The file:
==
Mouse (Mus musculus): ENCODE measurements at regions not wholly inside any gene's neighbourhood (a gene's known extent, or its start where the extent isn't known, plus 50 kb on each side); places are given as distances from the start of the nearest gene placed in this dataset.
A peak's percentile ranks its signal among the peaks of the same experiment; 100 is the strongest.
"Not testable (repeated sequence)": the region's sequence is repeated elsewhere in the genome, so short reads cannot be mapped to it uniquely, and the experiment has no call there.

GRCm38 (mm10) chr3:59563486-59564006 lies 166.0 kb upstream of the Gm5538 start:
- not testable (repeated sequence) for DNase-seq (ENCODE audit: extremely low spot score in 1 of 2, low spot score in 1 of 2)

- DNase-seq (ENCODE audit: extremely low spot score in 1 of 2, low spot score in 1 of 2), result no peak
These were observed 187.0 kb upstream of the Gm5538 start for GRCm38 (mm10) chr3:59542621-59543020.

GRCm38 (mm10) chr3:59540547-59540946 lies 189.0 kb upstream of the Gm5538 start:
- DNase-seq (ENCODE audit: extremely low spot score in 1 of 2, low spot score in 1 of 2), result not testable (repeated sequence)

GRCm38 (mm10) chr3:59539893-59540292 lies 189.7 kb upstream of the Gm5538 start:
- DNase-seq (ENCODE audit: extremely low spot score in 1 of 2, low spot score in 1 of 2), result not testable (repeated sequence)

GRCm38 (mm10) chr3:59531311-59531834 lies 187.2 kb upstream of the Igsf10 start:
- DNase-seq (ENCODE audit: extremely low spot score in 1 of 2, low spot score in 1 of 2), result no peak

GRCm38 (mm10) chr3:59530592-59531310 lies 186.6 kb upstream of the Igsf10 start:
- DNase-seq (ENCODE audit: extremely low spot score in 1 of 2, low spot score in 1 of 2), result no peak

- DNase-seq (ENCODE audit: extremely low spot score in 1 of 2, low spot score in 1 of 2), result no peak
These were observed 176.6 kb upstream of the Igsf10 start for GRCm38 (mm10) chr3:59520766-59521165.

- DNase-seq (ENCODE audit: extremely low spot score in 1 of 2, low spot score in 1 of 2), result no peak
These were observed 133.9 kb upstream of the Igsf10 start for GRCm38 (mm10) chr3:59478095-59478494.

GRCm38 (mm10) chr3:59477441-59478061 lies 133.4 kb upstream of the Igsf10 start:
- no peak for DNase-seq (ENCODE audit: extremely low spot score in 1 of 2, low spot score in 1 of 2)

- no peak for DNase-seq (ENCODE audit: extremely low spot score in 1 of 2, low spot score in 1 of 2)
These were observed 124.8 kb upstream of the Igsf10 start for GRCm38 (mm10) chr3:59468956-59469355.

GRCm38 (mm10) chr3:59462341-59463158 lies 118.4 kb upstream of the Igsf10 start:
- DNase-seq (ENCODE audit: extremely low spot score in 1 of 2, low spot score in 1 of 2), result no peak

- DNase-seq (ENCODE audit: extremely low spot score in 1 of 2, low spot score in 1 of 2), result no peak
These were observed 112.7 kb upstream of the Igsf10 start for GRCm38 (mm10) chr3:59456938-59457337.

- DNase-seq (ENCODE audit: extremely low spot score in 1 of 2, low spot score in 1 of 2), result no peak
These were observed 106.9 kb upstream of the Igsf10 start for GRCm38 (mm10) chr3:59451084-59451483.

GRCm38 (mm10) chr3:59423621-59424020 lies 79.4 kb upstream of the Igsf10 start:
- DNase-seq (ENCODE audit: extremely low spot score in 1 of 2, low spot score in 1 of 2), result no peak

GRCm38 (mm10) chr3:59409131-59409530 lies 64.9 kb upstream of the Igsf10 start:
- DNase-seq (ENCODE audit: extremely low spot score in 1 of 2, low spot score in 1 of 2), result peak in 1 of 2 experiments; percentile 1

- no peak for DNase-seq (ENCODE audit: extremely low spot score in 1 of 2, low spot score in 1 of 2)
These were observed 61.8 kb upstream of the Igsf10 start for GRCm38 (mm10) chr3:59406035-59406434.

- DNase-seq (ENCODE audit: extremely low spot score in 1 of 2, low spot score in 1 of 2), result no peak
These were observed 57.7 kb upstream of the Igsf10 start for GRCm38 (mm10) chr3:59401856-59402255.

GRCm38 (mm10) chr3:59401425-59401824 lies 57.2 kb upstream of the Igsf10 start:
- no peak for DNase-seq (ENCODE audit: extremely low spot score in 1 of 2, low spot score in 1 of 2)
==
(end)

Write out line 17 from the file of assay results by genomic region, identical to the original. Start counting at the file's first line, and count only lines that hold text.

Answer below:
These were observed 176.6 kb upstream of the Igsf10 start for GRCm38 (mm10) chr3:59520766-59521165.